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If the thought of performing surgery on your MagSafe power adapter gives you the willies, you can order a pre-made Magic Box Modified MagSafe Power Adapter for $149.95 ($100 if purchased with the extended battery). There are a couple of reasons why I think it’s a good idea to order one of these pre-made kits:

  • You’ll know the modification was done correctly (apologies to any of you who know what you are doing, but I wouldn’t be comfortable doing it myself)
  • You’ll now have a spare MagSafe charger cable for travel
  • Ready to use right out of the box
  • Includes a one-year warranty

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My husband’s MacBook Pro 17″ is several generations old; as a result, it uses a different MagSafe connector than my first generation 15″ MacBook Pro retina or my current generation 11″ MacBook Air. The same modified MagSafe charger works with both, because a MagSafe to MagSafe 2 converter was included.

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The complete kit is composed of quite a few cables and loose parts; if I had to pick out one thing that I felt was missing, it would probably be an included storage bag of some kind. Granted, people have different needs and tastes, so it’s probably just as well that I can pick out my own.

Charging the HyperJuice battery pack is done by plugging the included AC adapter into the DC in port on the left front of the battery. The OLED status box shows how much battery is left, whether it is charging or discharging, and the battery’s temperature.

The OLED status box shows how much battery is left, whether it is charging or discharging, and the battery's temperature.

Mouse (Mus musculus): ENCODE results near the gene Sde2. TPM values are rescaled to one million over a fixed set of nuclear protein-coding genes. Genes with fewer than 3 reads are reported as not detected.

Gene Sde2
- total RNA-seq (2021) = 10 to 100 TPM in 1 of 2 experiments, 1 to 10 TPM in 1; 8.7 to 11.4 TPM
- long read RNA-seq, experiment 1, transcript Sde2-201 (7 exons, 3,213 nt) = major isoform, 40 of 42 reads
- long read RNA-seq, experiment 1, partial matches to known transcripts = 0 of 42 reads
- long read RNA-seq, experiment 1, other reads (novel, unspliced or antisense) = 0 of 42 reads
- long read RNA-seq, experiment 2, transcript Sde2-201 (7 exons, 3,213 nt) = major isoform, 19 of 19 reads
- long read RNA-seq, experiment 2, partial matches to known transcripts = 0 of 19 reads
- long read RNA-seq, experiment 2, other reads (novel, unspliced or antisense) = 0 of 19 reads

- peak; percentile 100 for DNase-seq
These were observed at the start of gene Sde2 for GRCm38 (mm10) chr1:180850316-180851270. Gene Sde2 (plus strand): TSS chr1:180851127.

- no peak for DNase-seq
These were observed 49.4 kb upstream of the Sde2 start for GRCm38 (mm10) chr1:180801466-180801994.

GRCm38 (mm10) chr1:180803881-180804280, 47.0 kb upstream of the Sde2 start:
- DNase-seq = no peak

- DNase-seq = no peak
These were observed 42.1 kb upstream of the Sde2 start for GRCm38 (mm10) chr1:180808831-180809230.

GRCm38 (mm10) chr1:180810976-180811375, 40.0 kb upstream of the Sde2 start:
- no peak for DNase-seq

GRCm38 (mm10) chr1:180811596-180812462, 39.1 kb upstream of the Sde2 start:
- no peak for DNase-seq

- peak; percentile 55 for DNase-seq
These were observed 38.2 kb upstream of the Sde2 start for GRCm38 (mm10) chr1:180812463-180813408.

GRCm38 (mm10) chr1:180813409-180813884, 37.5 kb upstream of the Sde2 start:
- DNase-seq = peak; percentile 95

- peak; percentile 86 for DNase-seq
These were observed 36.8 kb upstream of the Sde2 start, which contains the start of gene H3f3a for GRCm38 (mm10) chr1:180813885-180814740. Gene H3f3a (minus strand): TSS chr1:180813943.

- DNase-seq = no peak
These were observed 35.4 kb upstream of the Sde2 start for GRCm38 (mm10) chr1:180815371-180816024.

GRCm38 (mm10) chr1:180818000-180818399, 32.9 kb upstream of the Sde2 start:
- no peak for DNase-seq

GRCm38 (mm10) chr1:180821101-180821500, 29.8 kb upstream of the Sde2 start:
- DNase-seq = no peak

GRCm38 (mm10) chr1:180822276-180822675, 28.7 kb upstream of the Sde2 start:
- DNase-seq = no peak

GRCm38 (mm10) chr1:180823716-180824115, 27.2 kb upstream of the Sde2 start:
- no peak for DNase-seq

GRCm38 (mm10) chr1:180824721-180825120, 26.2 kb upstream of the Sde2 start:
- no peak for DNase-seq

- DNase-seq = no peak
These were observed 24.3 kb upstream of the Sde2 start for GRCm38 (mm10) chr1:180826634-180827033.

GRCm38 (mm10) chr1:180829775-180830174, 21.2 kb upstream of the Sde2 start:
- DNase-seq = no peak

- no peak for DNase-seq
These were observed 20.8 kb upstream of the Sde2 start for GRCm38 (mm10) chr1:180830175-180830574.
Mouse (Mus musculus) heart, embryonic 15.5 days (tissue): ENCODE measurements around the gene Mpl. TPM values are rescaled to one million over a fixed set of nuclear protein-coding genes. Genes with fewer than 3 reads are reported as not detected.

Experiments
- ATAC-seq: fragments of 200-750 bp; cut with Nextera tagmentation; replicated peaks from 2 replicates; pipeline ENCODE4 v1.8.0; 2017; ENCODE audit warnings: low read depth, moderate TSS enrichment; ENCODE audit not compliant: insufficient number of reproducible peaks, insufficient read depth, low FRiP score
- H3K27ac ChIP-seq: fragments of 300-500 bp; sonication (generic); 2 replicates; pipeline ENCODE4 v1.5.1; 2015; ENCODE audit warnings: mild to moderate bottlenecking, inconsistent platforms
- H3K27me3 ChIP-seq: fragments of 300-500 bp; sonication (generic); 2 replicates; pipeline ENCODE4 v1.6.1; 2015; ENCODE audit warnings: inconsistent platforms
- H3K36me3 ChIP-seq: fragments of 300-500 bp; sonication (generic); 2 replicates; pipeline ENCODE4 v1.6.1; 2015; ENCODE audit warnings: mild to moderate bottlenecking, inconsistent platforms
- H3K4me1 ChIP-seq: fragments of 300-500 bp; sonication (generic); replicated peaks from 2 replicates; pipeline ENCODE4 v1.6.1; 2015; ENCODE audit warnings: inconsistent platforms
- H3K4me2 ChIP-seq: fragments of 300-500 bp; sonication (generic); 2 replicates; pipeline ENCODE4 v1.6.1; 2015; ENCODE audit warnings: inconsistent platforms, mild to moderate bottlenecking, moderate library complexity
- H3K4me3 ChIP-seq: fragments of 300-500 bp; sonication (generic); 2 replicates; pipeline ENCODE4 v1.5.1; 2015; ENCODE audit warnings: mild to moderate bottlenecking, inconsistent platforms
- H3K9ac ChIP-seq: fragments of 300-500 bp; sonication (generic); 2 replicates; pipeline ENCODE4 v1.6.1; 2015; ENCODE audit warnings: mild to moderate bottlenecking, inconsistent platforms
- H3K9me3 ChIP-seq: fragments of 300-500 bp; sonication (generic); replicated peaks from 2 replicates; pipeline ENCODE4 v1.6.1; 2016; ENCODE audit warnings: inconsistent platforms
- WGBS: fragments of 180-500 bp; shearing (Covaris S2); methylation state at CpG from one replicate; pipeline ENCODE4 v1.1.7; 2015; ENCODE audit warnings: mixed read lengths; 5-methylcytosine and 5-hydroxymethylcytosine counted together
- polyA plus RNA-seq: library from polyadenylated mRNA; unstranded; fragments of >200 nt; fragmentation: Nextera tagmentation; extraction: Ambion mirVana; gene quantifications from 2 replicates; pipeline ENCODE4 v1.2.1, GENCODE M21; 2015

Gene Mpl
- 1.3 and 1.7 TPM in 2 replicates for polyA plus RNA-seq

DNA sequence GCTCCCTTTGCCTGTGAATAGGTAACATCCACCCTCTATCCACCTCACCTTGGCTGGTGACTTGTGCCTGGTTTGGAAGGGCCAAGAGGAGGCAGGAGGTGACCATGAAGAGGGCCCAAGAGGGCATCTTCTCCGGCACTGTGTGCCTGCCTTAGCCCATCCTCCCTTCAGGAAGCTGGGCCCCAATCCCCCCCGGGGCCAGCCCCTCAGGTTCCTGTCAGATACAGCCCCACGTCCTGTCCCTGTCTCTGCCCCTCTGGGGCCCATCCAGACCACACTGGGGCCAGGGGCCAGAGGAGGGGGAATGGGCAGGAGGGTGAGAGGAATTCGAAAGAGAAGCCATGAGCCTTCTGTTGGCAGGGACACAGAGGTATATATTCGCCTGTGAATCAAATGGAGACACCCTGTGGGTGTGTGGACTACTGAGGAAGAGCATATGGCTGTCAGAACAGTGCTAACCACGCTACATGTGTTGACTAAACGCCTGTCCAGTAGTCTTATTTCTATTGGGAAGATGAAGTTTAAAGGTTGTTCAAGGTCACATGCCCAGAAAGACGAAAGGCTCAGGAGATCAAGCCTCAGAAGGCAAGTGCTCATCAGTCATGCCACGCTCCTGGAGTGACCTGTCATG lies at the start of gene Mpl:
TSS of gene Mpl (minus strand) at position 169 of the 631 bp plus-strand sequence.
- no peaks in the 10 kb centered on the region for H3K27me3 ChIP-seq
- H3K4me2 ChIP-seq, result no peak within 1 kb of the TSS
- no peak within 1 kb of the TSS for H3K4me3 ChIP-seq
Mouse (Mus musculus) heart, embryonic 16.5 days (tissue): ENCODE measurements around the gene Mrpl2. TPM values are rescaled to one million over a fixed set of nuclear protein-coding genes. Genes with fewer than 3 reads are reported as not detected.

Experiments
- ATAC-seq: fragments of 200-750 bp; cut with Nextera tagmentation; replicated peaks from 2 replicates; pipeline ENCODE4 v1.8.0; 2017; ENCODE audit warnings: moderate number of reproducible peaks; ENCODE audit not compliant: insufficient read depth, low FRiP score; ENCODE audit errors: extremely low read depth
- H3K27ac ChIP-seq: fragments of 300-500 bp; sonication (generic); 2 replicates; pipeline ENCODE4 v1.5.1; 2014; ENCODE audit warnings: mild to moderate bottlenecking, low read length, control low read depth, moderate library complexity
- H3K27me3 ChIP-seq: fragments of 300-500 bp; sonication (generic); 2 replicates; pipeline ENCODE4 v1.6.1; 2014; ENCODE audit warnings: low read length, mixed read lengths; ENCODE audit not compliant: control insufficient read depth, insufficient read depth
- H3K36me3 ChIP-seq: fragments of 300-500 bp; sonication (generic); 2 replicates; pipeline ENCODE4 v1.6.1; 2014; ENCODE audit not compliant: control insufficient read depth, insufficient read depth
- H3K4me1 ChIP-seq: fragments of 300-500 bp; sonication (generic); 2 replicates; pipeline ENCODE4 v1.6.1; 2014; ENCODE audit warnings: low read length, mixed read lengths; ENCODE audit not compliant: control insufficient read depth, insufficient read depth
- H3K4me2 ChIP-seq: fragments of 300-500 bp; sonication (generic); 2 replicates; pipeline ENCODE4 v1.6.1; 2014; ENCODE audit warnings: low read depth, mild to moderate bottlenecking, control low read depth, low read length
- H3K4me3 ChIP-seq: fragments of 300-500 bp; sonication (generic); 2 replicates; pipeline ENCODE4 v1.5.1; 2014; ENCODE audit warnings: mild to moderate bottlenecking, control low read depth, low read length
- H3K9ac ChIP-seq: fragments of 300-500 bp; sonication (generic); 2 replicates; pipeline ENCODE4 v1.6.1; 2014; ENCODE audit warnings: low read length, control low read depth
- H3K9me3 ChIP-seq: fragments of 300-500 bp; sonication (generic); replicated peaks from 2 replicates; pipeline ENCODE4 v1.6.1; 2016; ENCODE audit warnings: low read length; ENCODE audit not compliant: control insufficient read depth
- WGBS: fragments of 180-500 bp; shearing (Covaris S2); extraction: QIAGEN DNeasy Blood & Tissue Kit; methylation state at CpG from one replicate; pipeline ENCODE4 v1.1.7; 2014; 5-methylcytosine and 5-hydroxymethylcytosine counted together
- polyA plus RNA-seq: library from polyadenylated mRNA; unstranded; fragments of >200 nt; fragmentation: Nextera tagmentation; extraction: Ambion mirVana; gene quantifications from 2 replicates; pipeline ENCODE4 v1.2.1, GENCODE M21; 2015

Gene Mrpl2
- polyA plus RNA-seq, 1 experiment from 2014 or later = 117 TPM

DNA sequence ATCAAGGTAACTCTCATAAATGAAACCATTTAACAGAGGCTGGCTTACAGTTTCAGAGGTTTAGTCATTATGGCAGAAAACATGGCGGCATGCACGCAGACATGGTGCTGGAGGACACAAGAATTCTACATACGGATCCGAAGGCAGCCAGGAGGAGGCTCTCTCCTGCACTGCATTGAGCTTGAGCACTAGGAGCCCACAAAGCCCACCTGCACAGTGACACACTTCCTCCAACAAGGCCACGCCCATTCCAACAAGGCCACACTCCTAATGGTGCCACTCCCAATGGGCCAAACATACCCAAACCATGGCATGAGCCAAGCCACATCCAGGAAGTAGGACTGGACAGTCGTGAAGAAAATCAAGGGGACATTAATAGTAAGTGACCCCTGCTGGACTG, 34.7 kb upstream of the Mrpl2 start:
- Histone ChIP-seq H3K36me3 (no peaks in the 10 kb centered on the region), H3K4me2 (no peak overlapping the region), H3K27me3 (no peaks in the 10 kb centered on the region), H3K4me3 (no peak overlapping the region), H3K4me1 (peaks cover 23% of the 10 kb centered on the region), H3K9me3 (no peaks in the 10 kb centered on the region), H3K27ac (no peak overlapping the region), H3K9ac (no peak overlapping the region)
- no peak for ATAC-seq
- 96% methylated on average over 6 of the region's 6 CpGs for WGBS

In order to use the battery on a MacBook, you simply plug the appropriate cable into the HyperJuice and then press the round power button on the right of the OLED display for 4-6 seconds, until the display powers on.


This is one of those items that you’ll either immediately think of forty uses for — and then order, or you’ll hem and haw … and figure you’ve made it this far without one, why get one now? But if you do get a HyperJuice 2, you’ll be prepared the next time you walk into a day-long conference, the next time you have an overseas flight, or the next time there is a serious power outage. You’re the only one who can decide how much having power when you need it is worth to you, but I think it is pretty awesome.


MSRP: $299.95 for the extended battery; as tested + $349.95 including the pre-made Magic Box Modified MagSafe Power Adapter

What I Like: The freedom to travel and attend events without worrying about whether mobile devices and MacBooks will stay powered; portable; OLED display gives immediate battery status information

What Needs Improvement: It seems a little bit odd that there is no storage bag included, considering all of the cables and parts

Source: The HyperJuice 2 External Battery for MacBook Pro was a manufacturer supplied review sample

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About the Author

Judie Lipsett Stanford
Judie is the co-owner and Editor-in-Chief of Gear Diary, which she founded in September 2006. She started in 1999 writing software reviews at the now-defunct smaller.com; from mid-2000 through 2006, she wrote hardware reviews for and co-edited at The Gadgeteer. A recipient of the Sigma Kappa Colby Award for Technology, Judie is best known for her device-agnostic approach, deep-dive reviews, and enjoyment of exploring the latest tech, gadgets, and gear.